School opened this week (one reason for the lack of blogging around these parts) and once again the overly large school district I work for hired about 1600 new teachers (I told you we were big). The need for all the new blood is usually due to a combination of growth and an increasing number of retirements.

But this year there’s a new wrinkle to the challenge of finding teachers.

Beginning in 2006, No Child Left Behind demands that every student have a "highly qualified" teacher in core academic classes. According to NCLB, to fit that definition an educator must "hold a bachelor’s degree and a full state teaching credential and demonstrate competence in the subjects they teach".

If that sounds rather vague, it is.

The federal law gives states significant leeway to define what veteran teachers must do to show subject-matter expertise. In some cases, teachers can get credit for professional development or school activities that have little or nothing to do with content mastery. Critics call that a major loophole.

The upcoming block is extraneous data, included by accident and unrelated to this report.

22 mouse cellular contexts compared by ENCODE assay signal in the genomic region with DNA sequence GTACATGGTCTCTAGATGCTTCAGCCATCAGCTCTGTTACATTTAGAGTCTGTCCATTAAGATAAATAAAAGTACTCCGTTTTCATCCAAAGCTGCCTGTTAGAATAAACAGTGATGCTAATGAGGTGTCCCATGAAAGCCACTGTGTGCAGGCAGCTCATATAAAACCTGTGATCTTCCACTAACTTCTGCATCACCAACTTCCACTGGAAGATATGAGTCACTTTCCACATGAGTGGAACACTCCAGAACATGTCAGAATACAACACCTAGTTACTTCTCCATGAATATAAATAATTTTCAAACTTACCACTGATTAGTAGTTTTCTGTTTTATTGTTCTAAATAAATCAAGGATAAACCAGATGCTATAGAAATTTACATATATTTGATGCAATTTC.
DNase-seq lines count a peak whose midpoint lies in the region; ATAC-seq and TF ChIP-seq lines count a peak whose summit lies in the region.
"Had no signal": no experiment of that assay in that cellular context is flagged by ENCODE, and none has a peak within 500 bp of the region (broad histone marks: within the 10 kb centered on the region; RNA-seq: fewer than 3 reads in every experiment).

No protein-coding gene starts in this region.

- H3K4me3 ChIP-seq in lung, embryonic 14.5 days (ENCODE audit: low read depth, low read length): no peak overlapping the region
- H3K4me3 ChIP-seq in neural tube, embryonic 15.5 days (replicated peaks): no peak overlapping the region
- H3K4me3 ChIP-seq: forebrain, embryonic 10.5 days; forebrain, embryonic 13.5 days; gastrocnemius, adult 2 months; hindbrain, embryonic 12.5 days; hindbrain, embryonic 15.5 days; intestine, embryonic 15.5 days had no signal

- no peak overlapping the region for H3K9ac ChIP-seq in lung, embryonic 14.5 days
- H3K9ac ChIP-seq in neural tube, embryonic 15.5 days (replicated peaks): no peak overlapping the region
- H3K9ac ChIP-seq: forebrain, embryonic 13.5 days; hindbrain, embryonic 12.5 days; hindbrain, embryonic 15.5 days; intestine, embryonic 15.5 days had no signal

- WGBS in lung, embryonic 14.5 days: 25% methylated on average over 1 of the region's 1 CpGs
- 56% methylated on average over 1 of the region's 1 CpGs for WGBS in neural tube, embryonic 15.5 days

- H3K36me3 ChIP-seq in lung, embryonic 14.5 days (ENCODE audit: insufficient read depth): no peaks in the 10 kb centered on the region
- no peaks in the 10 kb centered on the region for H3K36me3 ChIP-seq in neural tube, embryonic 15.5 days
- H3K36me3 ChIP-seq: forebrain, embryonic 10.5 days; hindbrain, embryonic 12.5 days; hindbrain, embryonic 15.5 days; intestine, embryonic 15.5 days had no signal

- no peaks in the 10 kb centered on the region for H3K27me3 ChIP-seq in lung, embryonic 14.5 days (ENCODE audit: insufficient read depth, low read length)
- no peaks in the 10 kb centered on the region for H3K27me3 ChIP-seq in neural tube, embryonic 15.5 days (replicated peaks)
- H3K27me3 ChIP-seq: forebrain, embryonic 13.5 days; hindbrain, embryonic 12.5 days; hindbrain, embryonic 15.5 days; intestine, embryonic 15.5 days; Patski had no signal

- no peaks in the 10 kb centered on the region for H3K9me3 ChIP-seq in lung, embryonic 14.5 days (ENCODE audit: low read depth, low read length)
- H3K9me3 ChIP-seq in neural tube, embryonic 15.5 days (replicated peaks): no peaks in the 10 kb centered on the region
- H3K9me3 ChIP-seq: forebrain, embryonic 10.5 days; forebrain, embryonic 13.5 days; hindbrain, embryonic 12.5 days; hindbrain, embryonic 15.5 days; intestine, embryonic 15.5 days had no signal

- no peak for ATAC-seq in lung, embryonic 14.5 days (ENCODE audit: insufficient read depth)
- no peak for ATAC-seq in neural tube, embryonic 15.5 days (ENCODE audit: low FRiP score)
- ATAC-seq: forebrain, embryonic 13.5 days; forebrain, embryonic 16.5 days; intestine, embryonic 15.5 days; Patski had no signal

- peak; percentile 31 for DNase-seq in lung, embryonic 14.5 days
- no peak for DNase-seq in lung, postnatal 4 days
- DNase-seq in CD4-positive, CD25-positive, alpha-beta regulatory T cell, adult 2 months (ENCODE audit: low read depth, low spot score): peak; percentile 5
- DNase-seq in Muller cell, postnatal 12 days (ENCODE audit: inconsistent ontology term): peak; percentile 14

"Loophole" is putting it kindly.

The teacher quality criteria in NCLB is more like minimally qualified. I’ve worked with people who knew Algebra inside and out but couldn’t relate the subject to a class of 9th graders. Under the rules, they would be classified as "highly qualified" to teach students.

But we all know that, for the politicians supporting this train-wreck of a law, it’s not about educating kids. It’s all about scores on standardized tests. Which is rather ironic. NCLB demands minimally qualified teachers to produce minimal learning.